That you can do this is concerning.
And honestly, that should concern you.
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Many web browsers including Google Chrome can remember passwords for you. You can see what’s been remembered in Chrome by searching for “password” in Settings, and clicking on “Saved Passwords”. For each account listed click on the “eye” icon to view the actual password. While security has improved and features added, I still prefer a separate dedicated password manager for saving passwords.
To be clear, what we’re discussing here is a feature of Google Chrome that saves passwords for you without the use of an additional password vault1.
Visit a website that requires login, log in normally, and the browser will offer to save the password for you.
Click on Save, and Chrome will automatically enter the username and password for you the next time this site asks you to log in.
But what if you need to see the password?
Viewing saved passwords in Google Chrome
Click on the vertical ellipsis (three dots) in the upper right of the Chrome window, and then click on Settings.
On the resulting Settings page, search for “password”, and in the results list, below Autofill, click on Passwords.
On the resulting page, you’ll see a section labelled “Saved Passwords”.
Here, each stored password is represented as dots for security. Click on the eye icon, and you’ll be prompted to re-enter your Windows password.
Enter that, and your password will be displayed.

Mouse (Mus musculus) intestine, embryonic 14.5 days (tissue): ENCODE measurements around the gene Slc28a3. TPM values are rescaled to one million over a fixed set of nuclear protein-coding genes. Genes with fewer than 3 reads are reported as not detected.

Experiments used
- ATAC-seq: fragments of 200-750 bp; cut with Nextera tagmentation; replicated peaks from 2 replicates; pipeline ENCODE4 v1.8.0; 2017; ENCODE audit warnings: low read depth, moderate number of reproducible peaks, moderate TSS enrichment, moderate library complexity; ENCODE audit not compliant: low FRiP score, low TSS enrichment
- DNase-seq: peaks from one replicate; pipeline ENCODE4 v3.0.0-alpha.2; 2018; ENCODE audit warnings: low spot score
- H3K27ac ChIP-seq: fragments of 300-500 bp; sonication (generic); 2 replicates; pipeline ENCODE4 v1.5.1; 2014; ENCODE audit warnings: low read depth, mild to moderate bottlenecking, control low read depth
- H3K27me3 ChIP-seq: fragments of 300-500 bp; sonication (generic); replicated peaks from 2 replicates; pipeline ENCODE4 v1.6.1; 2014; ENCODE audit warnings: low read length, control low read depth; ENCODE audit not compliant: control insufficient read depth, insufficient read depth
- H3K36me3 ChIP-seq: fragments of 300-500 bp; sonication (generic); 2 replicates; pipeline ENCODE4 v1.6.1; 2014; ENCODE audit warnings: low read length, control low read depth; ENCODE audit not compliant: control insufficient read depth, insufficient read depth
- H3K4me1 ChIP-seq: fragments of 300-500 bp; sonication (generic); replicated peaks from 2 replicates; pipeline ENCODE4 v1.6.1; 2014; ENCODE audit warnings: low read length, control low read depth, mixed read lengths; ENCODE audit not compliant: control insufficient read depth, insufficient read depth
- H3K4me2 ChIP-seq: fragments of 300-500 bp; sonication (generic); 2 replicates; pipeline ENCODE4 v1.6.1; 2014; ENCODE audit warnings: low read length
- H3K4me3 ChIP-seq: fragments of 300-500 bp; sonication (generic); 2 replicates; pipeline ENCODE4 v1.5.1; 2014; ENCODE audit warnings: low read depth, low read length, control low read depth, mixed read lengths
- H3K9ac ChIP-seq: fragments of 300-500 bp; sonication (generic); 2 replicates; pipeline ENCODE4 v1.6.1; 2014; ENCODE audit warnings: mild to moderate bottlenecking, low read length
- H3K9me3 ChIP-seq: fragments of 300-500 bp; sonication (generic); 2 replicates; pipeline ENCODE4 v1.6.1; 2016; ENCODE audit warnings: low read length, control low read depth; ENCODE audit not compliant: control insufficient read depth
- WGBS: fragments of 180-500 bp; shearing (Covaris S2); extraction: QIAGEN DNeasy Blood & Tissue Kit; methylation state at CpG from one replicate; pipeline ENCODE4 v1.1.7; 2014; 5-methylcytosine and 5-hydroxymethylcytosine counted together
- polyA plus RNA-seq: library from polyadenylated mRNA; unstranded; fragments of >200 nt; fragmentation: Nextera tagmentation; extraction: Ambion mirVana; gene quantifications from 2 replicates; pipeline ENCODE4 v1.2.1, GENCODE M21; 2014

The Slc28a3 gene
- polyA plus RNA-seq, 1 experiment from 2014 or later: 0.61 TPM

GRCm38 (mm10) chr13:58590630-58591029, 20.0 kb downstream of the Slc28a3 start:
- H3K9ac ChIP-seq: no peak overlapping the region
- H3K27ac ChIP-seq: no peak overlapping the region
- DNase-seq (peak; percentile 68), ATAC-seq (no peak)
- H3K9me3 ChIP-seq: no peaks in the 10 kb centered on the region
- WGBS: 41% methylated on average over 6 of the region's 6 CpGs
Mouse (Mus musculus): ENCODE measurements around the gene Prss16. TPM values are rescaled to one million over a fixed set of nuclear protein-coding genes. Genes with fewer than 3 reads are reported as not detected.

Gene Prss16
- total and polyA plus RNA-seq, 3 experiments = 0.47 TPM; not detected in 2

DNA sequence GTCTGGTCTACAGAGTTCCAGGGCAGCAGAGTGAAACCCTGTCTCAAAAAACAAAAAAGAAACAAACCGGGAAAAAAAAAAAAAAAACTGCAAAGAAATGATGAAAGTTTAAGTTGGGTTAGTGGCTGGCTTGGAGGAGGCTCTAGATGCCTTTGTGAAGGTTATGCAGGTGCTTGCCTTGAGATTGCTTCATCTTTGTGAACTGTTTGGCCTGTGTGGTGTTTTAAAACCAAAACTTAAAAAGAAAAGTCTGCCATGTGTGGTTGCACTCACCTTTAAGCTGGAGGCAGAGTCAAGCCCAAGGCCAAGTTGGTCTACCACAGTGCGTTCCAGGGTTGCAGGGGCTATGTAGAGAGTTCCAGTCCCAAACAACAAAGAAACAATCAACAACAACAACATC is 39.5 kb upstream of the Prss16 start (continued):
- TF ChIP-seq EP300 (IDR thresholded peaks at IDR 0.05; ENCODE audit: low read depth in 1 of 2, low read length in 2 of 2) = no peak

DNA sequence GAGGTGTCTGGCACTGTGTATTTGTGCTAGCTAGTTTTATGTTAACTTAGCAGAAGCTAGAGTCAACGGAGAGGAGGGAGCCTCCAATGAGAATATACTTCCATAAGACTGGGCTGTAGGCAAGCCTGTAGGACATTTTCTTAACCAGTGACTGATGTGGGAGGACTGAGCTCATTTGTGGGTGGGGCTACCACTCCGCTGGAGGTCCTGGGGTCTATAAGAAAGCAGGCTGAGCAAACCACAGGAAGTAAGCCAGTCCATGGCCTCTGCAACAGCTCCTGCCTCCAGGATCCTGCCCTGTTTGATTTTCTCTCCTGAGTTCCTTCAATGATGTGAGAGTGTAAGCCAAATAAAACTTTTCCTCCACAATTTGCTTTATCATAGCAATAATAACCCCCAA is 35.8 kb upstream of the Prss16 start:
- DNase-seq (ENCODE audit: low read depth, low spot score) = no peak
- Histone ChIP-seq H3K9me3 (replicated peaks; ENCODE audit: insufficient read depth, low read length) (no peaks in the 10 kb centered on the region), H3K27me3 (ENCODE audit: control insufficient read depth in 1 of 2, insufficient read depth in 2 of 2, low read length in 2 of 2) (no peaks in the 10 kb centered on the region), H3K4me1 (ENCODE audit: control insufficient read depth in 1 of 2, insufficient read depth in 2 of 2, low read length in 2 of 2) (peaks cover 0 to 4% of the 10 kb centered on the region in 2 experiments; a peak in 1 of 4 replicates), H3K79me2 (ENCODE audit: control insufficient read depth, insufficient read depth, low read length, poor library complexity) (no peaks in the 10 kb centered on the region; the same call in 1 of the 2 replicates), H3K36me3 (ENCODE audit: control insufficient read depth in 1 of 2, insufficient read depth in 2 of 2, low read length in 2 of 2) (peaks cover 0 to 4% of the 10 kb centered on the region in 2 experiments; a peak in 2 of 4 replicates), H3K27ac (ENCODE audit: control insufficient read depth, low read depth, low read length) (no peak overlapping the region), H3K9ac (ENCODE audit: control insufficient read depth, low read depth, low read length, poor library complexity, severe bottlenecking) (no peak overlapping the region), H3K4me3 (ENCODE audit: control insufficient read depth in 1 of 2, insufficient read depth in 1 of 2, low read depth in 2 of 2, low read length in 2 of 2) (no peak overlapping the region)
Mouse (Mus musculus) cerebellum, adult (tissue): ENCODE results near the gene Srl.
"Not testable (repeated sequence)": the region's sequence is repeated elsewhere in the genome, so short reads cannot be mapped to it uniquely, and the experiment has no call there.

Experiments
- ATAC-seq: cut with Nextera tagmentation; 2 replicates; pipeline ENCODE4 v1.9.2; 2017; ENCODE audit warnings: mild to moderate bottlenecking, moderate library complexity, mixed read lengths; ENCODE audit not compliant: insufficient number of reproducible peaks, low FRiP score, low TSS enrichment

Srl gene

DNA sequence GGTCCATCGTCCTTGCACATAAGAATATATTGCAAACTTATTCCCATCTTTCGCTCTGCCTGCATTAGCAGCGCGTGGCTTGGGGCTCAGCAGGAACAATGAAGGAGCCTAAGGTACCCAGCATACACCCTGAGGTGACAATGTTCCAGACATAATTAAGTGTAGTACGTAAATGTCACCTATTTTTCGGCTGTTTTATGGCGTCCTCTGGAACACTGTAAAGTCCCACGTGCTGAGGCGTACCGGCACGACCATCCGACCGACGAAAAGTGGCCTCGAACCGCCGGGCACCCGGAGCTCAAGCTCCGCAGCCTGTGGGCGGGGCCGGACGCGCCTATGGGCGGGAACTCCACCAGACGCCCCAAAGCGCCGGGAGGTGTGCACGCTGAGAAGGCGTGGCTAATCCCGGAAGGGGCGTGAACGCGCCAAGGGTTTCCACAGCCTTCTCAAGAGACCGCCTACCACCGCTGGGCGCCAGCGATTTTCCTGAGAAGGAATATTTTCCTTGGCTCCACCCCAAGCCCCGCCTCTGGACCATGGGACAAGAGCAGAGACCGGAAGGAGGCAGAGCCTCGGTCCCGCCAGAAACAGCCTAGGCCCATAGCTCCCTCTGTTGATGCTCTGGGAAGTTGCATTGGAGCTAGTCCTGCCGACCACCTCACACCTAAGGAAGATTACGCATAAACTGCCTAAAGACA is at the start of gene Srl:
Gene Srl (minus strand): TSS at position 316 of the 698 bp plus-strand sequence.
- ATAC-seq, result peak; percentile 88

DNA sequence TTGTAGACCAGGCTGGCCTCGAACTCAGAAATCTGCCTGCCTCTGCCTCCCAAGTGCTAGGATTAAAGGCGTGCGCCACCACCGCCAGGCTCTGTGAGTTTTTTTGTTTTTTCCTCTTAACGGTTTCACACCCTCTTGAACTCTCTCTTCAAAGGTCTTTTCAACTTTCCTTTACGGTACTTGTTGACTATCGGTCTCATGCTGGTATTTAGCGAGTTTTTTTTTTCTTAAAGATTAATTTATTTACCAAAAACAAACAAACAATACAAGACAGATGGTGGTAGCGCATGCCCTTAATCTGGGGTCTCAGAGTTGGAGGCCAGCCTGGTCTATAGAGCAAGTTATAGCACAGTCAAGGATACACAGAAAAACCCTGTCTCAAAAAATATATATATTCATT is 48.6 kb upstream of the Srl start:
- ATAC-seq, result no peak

While I’ve obscured a portion of my password, your entire password will be completely visible.
I’ve never been a huge fan of browser-saved passwords, and while the majority of my objections2 have fallen by the wayside over time, one substantial one remains.
All we needed was your Windows password to view any password you’ve allowed your browser to save.
The implication is that the level of security required to display your password collection is the same as that required for logging into Windows. In practice, that’s not true. Your password collection warrants a long, strong password, with two-factor authentication.
People generally don’t do that for their Windows login. Even Microsoft accounts, when used, are often held to a lower security standard than should be necessary to view a collection of passwords.
I prefer a separate password vault with its own, tighter security.
That being said, if you’ve allowed Google Chrome to save your passwords for you — which is admittedly very convenient — now you can view what’s been saved when you need to type it in manually elsewhere.